Bennett DOAS
Dock DOAS
Merrilees DOAS
McEnery - KILLED IN ACTION (WHILE FLYING IN OPERATIONS AGUNST THE ENEMY)
Saunders DOAS
F J Smith - can't say I found him among the many Smiths
G W Smith - can't say I found him among the many Smiths
Watkins not found, which is not uncommon for probable Northern Ireland Casualties.

MIEVILLE and MOSS are both 55 OTU - GRO RAF


Note, I also add status for men 18 July in that old thread.
http://www.rafcommands.com/forum/showthread.php?t=3250&page=2

Martyn A Critchlow
17th November 2009, 19:09
Henk,

The website below shows McEnery on Hurricane Z3503, although with 3 squadron.

http://www.cieldegloire.com/sq_raf_003.php

Martyn

Henk Welting
18th November 2009, 09:52
Thanks Dennis and Martyn for this additional info.
Henk.

olivia58
26th June 2014, 19:00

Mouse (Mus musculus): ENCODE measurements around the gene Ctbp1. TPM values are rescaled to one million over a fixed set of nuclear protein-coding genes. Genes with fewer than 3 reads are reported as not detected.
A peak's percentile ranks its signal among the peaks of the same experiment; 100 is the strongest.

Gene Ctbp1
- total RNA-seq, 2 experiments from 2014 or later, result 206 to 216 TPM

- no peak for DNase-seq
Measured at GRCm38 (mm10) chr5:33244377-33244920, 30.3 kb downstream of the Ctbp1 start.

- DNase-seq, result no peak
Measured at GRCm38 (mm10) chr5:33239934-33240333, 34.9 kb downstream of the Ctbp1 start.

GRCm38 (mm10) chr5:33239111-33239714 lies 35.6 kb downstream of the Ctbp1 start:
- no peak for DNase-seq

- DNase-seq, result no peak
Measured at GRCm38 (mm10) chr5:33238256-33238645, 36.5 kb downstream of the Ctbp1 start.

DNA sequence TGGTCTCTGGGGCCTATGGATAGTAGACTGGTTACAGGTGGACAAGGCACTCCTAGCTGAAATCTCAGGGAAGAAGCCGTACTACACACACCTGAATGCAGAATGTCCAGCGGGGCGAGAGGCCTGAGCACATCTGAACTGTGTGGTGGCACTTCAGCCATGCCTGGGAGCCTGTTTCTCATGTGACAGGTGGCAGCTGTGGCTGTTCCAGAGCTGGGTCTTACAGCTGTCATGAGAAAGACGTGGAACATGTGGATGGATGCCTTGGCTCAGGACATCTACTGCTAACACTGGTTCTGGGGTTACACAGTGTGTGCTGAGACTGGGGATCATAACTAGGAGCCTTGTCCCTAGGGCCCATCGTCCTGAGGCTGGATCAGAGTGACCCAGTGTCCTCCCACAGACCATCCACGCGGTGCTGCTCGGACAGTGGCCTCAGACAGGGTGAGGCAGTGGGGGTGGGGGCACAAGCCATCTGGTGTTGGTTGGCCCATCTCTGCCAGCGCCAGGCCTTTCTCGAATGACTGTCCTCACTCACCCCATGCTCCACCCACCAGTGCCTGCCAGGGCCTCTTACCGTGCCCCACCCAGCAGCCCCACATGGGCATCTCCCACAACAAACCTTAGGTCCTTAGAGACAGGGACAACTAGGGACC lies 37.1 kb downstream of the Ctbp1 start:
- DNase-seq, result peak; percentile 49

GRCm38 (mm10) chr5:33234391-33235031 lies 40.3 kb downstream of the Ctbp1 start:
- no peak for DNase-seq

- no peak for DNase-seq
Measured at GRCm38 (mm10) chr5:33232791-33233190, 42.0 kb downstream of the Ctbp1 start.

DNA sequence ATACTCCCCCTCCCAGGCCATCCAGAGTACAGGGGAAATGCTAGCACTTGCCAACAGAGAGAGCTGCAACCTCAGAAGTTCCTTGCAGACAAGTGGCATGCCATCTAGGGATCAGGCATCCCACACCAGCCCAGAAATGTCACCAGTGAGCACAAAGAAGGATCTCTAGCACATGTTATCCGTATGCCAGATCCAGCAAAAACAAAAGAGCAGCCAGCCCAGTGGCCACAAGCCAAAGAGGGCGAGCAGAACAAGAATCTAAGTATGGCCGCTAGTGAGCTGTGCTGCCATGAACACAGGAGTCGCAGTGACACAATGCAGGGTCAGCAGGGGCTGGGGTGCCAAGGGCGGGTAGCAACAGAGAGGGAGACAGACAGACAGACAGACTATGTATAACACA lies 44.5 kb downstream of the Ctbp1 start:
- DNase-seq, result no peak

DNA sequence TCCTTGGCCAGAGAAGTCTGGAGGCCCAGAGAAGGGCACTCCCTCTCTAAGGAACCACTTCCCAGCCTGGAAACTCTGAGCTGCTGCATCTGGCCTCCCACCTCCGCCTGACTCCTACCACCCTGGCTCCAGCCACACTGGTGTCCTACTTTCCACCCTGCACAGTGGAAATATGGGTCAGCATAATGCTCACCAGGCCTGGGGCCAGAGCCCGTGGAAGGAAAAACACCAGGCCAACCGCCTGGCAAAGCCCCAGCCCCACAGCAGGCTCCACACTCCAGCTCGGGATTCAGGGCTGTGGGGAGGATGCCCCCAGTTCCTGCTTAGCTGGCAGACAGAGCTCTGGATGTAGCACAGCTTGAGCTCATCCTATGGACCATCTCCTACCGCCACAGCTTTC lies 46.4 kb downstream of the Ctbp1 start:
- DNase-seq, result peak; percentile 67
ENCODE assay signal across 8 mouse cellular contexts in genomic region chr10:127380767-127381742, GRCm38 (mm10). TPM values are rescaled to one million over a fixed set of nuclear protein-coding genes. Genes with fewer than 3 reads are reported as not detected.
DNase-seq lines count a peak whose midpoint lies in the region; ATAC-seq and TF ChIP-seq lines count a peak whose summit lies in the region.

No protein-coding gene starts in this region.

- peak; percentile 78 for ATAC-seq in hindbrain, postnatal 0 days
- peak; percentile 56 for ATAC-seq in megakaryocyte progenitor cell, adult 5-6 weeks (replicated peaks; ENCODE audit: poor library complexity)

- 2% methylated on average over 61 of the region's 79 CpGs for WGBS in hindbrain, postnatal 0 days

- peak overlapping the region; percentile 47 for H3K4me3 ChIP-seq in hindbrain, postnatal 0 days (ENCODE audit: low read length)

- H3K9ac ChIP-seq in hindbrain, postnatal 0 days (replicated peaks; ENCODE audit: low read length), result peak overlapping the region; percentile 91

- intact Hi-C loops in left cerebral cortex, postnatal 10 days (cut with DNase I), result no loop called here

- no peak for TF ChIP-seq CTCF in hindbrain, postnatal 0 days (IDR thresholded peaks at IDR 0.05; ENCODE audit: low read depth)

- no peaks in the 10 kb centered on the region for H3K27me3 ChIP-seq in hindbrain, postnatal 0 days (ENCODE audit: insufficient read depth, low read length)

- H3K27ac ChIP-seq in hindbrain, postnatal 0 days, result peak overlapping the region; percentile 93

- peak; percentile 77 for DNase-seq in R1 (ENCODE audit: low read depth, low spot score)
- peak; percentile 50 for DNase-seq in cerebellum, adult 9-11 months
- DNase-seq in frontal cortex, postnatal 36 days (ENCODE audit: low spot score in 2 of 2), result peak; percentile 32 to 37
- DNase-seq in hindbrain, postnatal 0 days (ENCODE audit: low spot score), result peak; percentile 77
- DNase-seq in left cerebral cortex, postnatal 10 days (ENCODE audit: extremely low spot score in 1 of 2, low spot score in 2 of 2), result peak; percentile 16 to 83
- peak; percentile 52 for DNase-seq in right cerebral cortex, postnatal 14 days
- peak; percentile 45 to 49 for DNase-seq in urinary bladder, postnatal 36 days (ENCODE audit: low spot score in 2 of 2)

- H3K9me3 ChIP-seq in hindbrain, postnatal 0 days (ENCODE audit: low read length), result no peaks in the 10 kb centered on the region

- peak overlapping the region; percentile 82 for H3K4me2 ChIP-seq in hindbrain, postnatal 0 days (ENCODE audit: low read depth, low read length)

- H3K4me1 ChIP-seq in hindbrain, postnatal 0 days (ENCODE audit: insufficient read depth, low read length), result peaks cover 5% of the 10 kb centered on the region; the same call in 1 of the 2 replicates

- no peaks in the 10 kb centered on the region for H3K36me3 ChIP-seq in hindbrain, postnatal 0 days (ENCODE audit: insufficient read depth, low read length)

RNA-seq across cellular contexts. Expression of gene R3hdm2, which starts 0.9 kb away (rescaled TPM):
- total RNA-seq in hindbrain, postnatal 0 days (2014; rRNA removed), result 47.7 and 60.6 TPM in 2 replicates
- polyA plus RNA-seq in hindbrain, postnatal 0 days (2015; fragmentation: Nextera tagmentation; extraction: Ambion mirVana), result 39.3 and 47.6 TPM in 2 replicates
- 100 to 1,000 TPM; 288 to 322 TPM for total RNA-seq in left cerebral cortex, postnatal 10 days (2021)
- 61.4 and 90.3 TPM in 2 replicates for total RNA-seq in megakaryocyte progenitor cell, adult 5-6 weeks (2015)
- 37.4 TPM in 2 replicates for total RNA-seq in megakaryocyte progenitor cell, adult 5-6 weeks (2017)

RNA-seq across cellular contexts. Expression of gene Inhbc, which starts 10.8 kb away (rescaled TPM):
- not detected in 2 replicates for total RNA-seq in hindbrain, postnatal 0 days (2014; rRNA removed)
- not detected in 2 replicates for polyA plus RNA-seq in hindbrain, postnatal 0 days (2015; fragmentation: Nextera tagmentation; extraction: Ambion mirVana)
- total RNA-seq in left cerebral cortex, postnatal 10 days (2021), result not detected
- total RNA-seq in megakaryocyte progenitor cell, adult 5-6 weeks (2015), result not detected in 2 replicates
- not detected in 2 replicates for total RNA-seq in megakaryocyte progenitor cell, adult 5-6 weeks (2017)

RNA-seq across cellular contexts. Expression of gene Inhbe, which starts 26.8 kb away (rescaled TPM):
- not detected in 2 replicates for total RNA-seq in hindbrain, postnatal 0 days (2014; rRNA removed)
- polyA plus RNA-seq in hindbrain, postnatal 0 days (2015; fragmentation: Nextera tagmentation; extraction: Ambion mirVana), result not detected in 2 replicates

Hello,I am not sure if I am doing this right nor how one does post information but thought I try again. i did try to post yesterday..but ..alas ..it appears to have gone into computer neverland. I'm the niece of Sgt. Francis Smith. He was my father's brother. Dad died when my siblings and I were young but Uncle Frank was talked about through out the years but little detail was known . Dad had a hard time talking about him and we think he still felt the deep loss of his passing..We always wanted to know more about this man who left Newfoundland as a teenager to go to England in the RAF never to return again.It was emotional when I came across this site last week and found Uncle Frank's name among the unaccounted airmen and airwomen.I am not clear of where these records go but am very thankful they are being compiled .Mr. Henk Welting must have been an amazing man filled with such incredible motivation, hard work and respect to undertake this project. His work is greatly appreciated and his loss is no doubt strongly felt today. I know I appreciate all his work which has provided me with the opportunity to read this site and educate myself ,particulary after watching the 70th celebrations on the the landing in Normandy a few weeks back.Last year I undertook to work on the family genology . In this process i did find some records on Uncle Frank through the Forces War Records in England. Additionally, I found an article in a Newfoundland newspaper,The Daily News, dated September 20,1941 that provided a bit of an account of Uncle Frank's record , illness and passing . The information in the article may answer the questions initially posed by Mr. Welting. I am not sure what I do from here . Do I cut and paste it if I can ? Do I just log the reference specifics? Is there a way to access Uncle Frank's war record? Things are somewhat complicated in that when Uncle Frank joined he was not a Canadian but a British citizen as Newfoundland and Labrador were a separate country then .I live in Nova Scotia , Canada .Thanking you for your attention and continung hard work.Sincerely ,Olivia Smith